The Challenge: Communicating and Promoting Awareness
For these reasons, it’s prudent that organizations proactively promote situational awareness, especially for tasks with inherent serious injury or fatality potential.
Unfortunately, you can’t just ask workers to “remain situationally aware,” as this will be met with skepticism and flawed execution. Telling someone that they need to be more aware is like asking your significant other whether they are paying attention.
We need to consider how we can improve situational awareness when it matters most. When unplanned events occur, there almost always are precursors that may seem obvious in hindsight but were fully missed.
Promoting Situational Awareness
A strategy that works well is embedding prompts through critical work tasks that spark a worker to look for hazards and exposures, and to detect change. This will engage the slow brain to help workers think through their actions more thoroughly, overcome “social think” and approach others about safety.
This starts with increasing understanding about attention, creating a sense of responsibility for the health and safety of everyone, and focusing on slowing down things around you. One of the many ways to make this happen is by promoting the SLAM Technique, which consists of the following four steps:
- Stop: Engage your mind before your hands. Look at the task in hand.
- Look: at your workplace and find the hazards to you and your teammates. Report these immediately to your supervisor.
- Assess: the effects that the hazards have on you, the people you work with, equipment, procedures, pressures and the environment. Ask yourself if you have the knowledge, training and tools to do the task safely. Do this with your supervisor.
- Manage: If you feel unsafe stop working. Tell your supervisor and workmates. Tell your supervisor what actions you think are necessary to make the situation safe.
Make Situational Awareness Part of Your Culture
Situational awareness is a vital concept in protecting the health and safety of your workers, and as mentioned in Annex Q of NFPA 70E, workers may become too familiar with common tasks and become less observant to the real risk still prevalent in some situations. Such perceived behavior can cause what is commonly called "unintended blindness" and/or insensitivity to the hazards of the job.
To address the challenges that exist, you must help your employees understand how mistakes happen, implement controls, and ultimately promote purposefulness and slow thinking as part of your workplace safety culture.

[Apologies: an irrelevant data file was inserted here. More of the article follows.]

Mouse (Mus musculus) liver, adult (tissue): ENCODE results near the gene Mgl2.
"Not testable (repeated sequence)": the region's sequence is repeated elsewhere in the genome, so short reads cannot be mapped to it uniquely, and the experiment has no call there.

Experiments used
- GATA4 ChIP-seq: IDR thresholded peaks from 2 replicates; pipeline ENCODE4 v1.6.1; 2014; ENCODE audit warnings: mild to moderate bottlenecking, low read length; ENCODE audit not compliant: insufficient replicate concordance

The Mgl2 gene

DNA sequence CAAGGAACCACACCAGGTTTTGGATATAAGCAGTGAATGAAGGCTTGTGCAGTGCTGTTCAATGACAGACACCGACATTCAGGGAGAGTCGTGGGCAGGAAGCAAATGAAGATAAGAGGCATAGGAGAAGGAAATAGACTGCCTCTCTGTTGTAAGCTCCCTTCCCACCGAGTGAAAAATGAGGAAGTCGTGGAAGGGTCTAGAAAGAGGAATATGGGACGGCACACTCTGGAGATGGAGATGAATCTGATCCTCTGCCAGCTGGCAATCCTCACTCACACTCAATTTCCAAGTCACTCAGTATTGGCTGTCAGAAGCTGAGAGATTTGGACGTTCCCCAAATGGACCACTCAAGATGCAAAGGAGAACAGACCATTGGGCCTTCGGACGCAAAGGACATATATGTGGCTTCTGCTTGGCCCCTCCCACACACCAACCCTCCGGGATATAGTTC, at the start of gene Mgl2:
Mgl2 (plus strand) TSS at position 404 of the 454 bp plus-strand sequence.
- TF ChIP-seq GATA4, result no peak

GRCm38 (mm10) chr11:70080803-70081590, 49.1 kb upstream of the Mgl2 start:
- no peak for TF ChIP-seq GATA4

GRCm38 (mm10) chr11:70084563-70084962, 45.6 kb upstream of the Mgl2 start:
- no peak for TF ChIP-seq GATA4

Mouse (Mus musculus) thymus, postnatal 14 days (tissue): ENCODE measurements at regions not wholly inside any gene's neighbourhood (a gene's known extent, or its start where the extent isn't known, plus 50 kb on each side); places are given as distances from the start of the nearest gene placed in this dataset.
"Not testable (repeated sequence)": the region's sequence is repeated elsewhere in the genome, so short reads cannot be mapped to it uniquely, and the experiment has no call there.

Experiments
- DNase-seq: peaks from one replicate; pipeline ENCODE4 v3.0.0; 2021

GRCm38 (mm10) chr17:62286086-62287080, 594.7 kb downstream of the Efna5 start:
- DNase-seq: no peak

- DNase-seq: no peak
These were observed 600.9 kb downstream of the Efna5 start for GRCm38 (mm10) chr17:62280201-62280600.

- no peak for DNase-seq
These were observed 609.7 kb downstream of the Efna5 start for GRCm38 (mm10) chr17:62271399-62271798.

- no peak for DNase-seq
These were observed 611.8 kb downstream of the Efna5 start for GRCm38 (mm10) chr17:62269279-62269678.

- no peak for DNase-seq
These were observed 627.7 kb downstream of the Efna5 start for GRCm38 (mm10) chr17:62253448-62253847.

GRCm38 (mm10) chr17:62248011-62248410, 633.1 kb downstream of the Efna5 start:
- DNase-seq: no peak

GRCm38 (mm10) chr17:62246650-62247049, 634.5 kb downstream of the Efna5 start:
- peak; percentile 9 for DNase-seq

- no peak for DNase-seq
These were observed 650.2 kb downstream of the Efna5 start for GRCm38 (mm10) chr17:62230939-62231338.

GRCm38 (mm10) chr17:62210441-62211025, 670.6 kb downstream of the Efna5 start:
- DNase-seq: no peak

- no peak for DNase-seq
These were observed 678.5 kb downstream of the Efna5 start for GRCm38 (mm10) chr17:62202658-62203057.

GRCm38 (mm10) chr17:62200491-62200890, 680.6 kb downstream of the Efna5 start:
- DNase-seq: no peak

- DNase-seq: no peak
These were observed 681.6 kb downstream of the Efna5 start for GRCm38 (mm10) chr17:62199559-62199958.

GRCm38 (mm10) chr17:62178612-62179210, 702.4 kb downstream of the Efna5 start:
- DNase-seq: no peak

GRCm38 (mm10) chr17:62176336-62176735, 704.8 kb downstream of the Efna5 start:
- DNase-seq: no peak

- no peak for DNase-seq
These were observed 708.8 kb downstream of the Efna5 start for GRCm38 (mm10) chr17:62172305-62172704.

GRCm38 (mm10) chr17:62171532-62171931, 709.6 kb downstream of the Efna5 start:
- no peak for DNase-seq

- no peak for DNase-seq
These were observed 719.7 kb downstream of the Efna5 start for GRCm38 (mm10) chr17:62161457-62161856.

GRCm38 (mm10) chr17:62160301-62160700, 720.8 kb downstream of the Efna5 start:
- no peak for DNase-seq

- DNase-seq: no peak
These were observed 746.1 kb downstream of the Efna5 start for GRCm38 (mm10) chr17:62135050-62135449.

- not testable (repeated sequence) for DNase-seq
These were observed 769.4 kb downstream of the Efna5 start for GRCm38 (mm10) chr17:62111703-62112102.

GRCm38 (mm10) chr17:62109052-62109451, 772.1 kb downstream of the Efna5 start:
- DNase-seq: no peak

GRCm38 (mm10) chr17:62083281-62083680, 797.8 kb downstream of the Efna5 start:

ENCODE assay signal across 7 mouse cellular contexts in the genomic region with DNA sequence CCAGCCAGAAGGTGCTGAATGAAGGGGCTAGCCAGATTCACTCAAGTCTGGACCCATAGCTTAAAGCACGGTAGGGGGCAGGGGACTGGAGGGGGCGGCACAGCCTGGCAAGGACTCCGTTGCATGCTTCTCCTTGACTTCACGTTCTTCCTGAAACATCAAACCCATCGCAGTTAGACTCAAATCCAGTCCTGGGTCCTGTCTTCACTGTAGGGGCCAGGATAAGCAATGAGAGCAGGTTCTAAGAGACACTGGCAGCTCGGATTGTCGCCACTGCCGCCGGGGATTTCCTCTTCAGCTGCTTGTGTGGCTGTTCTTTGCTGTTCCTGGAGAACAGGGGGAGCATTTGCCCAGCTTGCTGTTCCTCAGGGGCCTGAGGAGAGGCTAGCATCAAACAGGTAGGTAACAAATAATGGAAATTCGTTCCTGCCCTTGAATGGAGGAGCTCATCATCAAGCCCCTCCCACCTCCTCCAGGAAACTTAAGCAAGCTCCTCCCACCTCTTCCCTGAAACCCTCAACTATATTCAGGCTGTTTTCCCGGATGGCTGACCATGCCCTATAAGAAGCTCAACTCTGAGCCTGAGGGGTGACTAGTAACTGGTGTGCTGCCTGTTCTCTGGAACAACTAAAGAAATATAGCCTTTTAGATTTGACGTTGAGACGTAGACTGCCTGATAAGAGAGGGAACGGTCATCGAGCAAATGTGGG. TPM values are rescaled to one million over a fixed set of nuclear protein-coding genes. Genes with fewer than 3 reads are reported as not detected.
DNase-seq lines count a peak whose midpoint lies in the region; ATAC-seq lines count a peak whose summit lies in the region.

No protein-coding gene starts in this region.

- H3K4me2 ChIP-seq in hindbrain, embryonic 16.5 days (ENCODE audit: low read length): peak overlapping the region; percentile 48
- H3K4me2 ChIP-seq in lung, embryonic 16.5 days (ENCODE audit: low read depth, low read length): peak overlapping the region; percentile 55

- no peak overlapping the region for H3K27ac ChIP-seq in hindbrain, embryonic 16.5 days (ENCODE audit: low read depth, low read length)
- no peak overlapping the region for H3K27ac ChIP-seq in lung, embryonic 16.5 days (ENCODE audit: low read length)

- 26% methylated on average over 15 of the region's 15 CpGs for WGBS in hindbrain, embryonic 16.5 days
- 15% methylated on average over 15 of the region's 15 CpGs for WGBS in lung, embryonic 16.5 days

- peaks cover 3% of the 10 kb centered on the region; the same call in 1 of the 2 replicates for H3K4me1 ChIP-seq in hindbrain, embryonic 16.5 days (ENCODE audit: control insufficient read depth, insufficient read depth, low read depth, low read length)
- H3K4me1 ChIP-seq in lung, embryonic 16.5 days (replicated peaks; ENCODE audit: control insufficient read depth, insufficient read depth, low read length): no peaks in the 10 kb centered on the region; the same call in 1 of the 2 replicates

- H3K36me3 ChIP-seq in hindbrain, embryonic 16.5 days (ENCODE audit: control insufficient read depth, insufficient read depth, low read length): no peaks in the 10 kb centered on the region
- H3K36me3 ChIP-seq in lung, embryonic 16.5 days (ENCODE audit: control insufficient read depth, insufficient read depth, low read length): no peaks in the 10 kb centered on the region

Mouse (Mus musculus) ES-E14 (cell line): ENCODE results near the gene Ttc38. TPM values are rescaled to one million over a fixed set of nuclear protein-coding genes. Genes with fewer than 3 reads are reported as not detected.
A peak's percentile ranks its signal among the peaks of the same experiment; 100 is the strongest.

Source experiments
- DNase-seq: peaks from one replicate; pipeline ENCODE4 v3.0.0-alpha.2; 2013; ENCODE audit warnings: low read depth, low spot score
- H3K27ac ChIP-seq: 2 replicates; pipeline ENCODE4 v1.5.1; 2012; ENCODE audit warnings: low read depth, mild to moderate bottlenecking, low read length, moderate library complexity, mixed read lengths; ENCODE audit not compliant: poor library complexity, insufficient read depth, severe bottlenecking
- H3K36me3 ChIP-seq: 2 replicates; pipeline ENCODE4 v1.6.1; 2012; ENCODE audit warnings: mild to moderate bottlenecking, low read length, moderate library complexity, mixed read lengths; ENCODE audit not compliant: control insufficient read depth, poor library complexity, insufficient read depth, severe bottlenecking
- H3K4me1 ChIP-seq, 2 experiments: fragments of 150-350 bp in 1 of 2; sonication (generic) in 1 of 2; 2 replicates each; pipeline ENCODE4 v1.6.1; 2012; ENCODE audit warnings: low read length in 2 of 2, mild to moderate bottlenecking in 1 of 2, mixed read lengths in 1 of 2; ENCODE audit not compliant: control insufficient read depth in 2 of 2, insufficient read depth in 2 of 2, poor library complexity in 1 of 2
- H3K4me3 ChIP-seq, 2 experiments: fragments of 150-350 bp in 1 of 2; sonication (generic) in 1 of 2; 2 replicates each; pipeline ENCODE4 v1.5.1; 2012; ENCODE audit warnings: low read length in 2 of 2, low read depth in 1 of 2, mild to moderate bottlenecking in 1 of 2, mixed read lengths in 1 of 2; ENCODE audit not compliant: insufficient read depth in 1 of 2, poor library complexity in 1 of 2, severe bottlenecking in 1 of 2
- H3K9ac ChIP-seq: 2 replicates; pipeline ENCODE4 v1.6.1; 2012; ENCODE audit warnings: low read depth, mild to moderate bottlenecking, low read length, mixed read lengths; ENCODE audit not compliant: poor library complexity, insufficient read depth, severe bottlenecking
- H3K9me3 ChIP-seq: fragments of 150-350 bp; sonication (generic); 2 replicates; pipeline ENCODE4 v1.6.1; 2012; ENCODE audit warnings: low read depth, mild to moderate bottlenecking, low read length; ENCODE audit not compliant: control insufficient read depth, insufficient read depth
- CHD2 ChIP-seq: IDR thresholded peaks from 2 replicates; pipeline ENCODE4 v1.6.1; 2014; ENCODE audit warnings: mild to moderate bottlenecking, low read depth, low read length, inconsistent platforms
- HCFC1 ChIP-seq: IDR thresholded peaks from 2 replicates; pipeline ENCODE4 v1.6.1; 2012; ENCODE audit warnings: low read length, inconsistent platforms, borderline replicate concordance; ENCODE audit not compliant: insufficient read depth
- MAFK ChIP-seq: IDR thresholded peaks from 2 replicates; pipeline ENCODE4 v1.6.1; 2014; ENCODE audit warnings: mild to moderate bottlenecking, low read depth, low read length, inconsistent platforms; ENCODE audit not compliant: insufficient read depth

Developing a Culture of Electrical Safety explores the differences between a compliant program and a true culture of safety while offering tips that can make your people safer. Preview this guide below and download it here.
One Thing That Should Become Fast Brain Thinking? Electrical PPE.
If your goal is to increase the safety of your workers, they need to become more aware of their surroundings, reducing the amount of autopilot thinking that exists when working on electrical equipment. One thing that they shouldn’t have to think twice about? Putting on electrical PPE.
The decision to put on the right electrical PPE for the job should become automatic, and if your workers are thinking more about how much they hate their PPE than they are about even the most routine task they have to complete, it may be time to rethink your electrical PPE program. At Enespro PPE, our goal was to reinvent electrical PPE by introducing USA made products with new features & benefits that will help safety professionals solve the many complaints workers have about wearing electrical PPE. We designed a complete line of arc flash PPE in 8, 12, 20, 40, 55 and 65 CAL with extremely lightweight fabric systems, venting for extra breathability, clear face shields with large viewing windows to improve visibility and even our storage bags are custom made with an area to protect the face shield from damage.
Learn more about our complete range of innovative electrical safety products.